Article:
Canada’s oldest children’s book store now writing its next chapter

Click to play video: 'Iconic Halifax small business celebrating big day'
Iconic Halifax small business celebrating big day
WATCH: Woozles is Canada’s oldest children book store, but it’s looking for a fresh start. Callum Smith has more – Oct 16, 2021

An iconic small business in Halifax is writing its next chapter as it marks a milestone.

Woozles, a children’s book store, celebrated its 43rd birthday Saturday, although they couldn’t have the same crowd as they typically do each year due to COVID-19.

Dubbed the oldest children’s book store in Canada, its owner says it’s time for a fresh start.

Liz Crocker says the aging building on Birmingham Street and accessibility challenges are the reasons to relocate the business.

“Sometimes people in their middle age — I think of 43 as middle-aged — sometimes people say maybe we should shake things up a little bit, so we’ve decided to leave the cute yellow building with the green door and move to a new location on Shirley Street,” said Crocker, who founded the store with her late husband and a friend back in 1978.

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It’s been a long journey since then, but Crocker is proud of what the business has become, even having to carry the torch on her own.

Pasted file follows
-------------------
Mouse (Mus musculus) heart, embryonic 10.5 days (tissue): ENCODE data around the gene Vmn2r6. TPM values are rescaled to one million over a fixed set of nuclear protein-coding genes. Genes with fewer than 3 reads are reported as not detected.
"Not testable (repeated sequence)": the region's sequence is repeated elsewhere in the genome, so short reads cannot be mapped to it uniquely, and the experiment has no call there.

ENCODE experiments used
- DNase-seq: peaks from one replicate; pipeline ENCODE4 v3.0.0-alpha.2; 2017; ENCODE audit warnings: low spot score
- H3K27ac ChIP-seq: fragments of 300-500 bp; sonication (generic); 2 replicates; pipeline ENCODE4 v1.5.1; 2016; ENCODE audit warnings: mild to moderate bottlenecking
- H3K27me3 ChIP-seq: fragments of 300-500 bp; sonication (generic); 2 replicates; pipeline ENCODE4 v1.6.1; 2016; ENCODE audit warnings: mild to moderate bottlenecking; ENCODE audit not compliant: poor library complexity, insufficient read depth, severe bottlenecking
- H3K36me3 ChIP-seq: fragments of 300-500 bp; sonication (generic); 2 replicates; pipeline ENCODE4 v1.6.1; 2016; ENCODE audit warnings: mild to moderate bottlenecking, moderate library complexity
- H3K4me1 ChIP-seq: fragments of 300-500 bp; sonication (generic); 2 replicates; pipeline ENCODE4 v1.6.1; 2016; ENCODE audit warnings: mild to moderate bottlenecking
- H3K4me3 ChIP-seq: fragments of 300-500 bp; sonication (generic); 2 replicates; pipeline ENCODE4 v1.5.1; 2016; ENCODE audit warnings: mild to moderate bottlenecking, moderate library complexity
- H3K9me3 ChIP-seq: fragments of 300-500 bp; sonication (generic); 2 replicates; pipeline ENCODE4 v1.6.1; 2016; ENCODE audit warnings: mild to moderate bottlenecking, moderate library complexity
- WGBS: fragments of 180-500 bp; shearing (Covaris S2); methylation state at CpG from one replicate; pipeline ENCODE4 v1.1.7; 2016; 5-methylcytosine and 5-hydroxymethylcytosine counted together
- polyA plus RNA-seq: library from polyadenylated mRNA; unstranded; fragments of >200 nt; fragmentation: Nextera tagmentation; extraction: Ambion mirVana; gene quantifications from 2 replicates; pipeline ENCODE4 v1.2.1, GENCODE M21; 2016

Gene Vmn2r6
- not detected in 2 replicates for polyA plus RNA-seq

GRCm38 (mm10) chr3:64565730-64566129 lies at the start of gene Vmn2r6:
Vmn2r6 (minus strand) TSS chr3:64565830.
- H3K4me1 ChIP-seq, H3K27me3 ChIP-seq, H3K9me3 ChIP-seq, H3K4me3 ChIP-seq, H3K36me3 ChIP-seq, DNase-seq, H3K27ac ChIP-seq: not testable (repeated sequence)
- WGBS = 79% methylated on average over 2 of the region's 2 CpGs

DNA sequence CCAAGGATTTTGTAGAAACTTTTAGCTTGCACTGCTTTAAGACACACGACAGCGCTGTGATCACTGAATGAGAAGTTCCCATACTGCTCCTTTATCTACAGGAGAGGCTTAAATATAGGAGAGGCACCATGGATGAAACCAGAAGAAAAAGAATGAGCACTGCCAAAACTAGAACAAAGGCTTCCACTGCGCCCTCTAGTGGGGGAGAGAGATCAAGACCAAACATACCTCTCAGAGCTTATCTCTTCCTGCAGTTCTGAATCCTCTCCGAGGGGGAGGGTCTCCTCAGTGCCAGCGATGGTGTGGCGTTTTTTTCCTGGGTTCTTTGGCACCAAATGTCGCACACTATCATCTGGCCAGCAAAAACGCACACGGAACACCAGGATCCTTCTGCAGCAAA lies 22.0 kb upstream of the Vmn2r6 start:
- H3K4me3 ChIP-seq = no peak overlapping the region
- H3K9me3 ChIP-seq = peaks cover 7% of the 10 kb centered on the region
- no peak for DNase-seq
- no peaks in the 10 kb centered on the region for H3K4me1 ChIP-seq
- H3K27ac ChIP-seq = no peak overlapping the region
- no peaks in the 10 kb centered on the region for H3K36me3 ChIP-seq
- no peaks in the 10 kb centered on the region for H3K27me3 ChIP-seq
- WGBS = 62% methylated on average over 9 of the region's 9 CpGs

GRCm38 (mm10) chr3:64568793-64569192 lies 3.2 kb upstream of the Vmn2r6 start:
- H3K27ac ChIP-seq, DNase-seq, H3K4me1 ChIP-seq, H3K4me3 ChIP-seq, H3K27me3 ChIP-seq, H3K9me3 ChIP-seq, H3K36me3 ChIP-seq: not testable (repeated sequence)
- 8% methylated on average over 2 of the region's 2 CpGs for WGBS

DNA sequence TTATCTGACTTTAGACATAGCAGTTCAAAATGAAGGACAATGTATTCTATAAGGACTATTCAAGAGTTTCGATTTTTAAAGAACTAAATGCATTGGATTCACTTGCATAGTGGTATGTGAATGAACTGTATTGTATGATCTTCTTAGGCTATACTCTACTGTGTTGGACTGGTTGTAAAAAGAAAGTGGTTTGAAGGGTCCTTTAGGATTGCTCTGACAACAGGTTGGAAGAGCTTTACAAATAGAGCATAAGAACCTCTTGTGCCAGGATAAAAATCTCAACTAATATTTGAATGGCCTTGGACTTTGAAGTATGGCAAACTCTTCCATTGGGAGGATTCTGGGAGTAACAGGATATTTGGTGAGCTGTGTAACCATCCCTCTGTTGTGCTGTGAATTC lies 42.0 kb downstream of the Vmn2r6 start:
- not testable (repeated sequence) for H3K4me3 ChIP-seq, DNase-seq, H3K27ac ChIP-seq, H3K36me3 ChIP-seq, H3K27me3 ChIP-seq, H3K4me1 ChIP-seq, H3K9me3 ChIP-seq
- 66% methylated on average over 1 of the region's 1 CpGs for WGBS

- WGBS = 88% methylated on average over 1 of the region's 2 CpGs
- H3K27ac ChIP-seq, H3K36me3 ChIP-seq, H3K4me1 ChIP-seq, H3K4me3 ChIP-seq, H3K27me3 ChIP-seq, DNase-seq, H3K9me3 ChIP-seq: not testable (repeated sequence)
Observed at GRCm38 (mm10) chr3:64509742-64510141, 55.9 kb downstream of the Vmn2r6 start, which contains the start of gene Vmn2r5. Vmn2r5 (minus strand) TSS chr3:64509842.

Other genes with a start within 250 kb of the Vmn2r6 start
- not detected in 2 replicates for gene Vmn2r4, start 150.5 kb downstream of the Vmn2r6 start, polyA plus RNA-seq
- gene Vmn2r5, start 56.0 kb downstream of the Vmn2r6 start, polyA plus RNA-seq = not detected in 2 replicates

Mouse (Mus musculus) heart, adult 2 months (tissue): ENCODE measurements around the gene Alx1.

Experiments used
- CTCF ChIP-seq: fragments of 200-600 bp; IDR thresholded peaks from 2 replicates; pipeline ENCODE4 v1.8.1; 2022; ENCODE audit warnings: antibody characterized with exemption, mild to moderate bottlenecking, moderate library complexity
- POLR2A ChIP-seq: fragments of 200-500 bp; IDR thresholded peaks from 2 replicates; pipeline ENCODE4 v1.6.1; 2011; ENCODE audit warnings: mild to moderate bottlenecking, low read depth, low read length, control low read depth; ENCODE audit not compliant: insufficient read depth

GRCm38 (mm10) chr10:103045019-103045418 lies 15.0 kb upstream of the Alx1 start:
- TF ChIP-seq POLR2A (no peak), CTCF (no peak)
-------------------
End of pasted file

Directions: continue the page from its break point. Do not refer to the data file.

“I’m happy to carry on the legacy of what we wanted to create which was a place for and about children,” she said. “Of course, with great children’s books and toys, but a place also where people who love children and care about children could come and just be in a space that just uplifts your spirits.”

Julie Chisholm, who stops by with her kids every couple of months to pick up new books, paid a visit to the store for the birthday festivities before it closes.

She says she’s happy the business itself isn’t closing, but it will be a different feeling without the current location.

“The old building was so special, the old reading chair, it just has so much charm,” Chisholm said. “But we’re pretty excited to see the new space as well.”

Crocker says she appreciates the support of her customers near and far.

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“One of the things that’s warmed our hearts over the years is the support of the community,” Crocker said. “It’s not really the support of the community for us, it’s the support of the community for the importance of children, in building a future community and a future country.”

Their last day is in the current location is Oct. 25, with hopes of opening up the Shirley Street shop in mid-November.

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